Over the last few years, there has been an increased use of
technology by the tax authorities and taxpayers alike. This article
points to the impact that technology will have on the Indian tax
environment and how Indian taxpayers can use it to simplify their
Moving towards electronic scrutiny assessments (revenue
Filing of tax returns, receiving queries from tax authorities
and submitting responses have now moved towards the electronic mode
of communication. The use of technology will further increase in
the years to come, making almost the entire interaction through the
electronic means. For instance, queries raised by the Tax
Authorities and the submissions made during a scrutiny assessment
(revenue audit) proceedings may soon be carried out online. The
pilot project on electronic scrutiny assessments launched by the
government is a step in this regard.
Specific and to-the-point discussions between taxpayer and Tax
Data-linkages between different arms of the government and the
institutions in the financial system are enabling the Tax
Authorities to capture better information about a taxpayer. In the
times to come, we expect seamless assimilation of different aspects
of taxpayer information such as bank accounts, incomes, expenses
and investments through the key field of Permanent Account Number
(PAN) and Aadhaar. This will result in particulars of a transaction
and tax event becoming readily available to the Tax
Data-linkages are expected to increase the tax compliance base,
identify defaulters and make enquiries more specific and
'to-the-point'. Under the Annual Information Return,
considerable information about a taxpayer's activities is being
provided to the Tax Authorities. Using such streams of information,
the government systems could have certain automatic triggers to
capture transactions having values disproportionate to a
taxpayer's reported income and/or scale of operations.
Suspicious transactions could be caught on time. Furthermore,
enquiries from Tax Authorities would become more specific to the
taxpayer thereby saving time and effort at both ends and bringing
the enquiry to a logical conclusion.
In a recently launched 'Operation Clean Money' to deal
with cash deposits during the demonetisation period, the government
has expressly discussed the use of data analytics to identify
potential tax evaders.
Opportunities for an in-house tax function
From a taxpayer's perspective, the electronic form of data
submission throws up significant possibilities for automation and
reducing human effort to improve the efficiency of tax compliance
and reporting functions. A number of routine tax compliances can be
largely automated by linking compliance forms with the
taxpayer's accounting system. Interfaces could be developed
where the compliance forms are auto-filled the moment an accounting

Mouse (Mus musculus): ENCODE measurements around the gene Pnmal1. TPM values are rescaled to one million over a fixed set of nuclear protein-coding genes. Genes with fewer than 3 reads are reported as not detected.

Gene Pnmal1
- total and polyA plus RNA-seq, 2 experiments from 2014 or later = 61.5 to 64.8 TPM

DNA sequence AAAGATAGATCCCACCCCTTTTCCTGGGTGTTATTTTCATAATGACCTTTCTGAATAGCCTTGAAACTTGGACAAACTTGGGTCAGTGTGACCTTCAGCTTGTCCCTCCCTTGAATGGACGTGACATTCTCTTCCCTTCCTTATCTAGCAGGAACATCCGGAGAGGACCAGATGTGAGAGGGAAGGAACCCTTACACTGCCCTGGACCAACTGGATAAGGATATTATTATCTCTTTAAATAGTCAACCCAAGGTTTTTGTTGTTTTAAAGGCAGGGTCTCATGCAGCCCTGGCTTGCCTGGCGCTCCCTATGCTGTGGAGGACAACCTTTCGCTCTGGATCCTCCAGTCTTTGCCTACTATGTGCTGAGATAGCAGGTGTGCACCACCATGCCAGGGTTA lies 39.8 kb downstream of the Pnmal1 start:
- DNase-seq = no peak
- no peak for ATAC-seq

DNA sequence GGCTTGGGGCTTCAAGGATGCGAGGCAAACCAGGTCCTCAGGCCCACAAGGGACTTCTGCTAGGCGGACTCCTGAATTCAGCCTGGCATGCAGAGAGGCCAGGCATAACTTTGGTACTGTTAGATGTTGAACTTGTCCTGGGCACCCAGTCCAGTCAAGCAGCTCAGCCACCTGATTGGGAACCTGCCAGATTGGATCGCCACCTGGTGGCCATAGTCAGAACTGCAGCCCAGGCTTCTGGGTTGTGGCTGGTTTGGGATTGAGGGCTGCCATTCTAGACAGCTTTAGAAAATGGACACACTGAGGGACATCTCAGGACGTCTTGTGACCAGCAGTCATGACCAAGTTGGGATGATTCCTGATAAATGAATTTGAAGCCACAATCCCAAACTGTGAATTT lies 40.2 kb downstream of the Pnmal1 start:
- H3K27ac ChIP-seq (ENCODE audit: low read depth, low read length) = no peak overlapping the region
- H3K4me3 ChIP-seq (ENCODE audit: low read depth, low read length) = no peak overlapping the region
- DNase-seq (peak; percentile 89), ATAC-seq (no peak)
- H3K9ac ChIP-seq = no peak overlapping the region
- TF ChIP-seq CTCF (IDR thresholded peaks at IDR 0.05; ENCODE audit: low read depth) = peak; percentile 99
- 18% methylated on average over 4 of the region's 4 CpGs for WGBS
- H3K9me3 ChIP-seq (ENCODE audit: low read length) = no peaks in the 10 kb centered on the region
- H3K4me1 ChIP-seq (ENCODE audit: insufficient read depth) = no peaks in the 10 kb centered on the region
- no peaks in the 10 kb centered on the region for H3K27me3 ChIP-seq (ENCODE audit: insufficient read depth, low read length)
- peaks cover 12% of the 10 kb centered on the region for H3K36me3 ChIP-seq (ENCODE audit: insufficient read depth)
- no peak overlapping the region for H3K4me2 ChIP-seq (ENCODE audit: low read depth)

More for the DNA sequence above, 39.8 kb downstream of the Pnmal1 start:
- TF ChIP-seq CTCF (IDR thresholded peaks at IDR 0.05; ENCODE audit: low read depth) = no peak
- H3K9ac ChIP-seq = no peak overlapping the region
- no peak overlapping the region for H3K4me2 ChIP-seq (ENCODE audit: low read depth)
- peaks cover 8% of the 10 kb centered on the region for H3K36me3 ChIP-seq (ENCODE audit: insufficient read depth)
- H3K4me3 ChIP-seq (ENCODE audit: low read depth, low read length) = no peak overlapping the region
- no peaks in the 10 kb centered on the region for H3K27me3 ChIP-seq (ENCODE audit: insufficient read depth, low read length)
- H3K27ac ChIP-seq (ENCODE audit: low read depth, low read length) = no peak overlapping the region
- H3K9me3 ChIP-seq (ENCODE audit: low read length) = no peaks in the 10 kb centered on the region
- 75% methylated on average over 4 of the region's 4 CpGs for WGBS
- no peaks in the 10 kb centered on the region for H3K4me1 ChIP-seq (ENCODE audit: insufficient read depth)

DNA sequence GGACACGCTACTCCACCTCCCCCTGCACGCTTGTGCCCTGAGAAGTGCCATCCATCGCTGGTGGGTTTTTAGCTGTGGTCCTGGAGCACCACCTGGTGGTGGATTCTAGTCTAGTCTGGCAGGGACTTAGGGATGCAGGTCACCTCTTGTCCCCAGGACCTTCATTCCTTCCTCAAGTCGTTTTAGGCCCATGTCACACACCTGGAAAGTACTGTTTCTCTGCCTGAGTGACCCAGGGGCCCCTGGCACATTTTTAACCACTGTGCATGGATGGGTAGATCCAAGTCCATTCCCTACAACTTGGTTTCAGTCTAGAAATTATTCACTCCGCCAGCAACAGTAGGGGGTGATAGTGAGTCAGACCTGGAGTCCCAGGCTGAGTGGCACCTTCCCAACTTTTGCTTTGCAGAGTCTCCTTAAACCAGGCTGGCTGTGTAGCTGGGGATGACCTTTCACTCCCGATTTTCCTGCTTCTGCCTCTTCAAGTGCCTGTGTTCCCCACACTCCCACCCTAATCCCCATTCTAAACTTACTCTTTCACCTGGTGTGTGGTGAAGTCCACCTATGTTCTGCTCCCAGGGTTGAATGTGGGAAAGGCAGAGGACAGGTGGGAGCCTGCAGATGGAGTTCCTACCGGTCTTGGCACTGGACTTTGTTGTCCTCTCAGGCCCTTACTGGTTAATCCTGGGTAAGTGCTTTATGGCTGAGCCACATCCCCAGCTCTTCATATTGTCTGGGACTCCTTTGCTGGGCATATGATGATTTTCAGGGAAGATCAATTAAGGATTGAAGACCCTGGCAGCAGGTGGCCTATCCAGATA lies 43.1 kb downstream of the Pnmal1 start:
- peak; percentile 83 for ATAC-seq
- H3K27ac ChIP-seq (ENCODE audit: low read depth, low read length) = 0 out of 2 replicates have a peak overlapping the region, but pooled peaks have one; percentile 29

entry is made. This could save the need for separate data
compilation and collation for meeting compliance requirements.
Tax logic can also be built into the accounting system under a
decision tree model. Presently, there are certain ERP packages
where such functionality is available on a customisation basis.
With the increased use of technology coupled with greater
standardisation of tax matters, the tax logic can be built into
virtually any accounting software and can be made available to
taxpayers in a timely manner and at lower costs.
Even simplistic technology solutions can significantly aid an
in-house tax function. An in-house tax team can develop a web-based
portal to document the tax positions being taken in the past. This
could significantly curtail the time and effort of subordinate
staff in applying for a tax position and could also assist in
training new employees. Furthermore, formula-based templates with
adequate security checks could be developed for preparing
computation of taxable income, advance tax workings, VAT payable
positions net of input credit, to name a few.
Technology will play a significant role in bringing in more
transparency in the Indian tax environment and will be a strong
deterrent to unfair practices on the part of any stakeholder in the
tax environment. It will also encourage voluntary compliance by
making tax compliance and reporting an easy activity.
While it is certain that the tax world will use technology to
greater extent, the pace of its implementation as compared to
changes in the tax policies and procedures need to be gauged so
that the taxpayer as well as Tax Authorities are equipped with
appropriate technology at the appropriate time.
The content of this article is intended to provide a general
guide to the subject matter. Specialist advice should be sought
about your specific circumstances.
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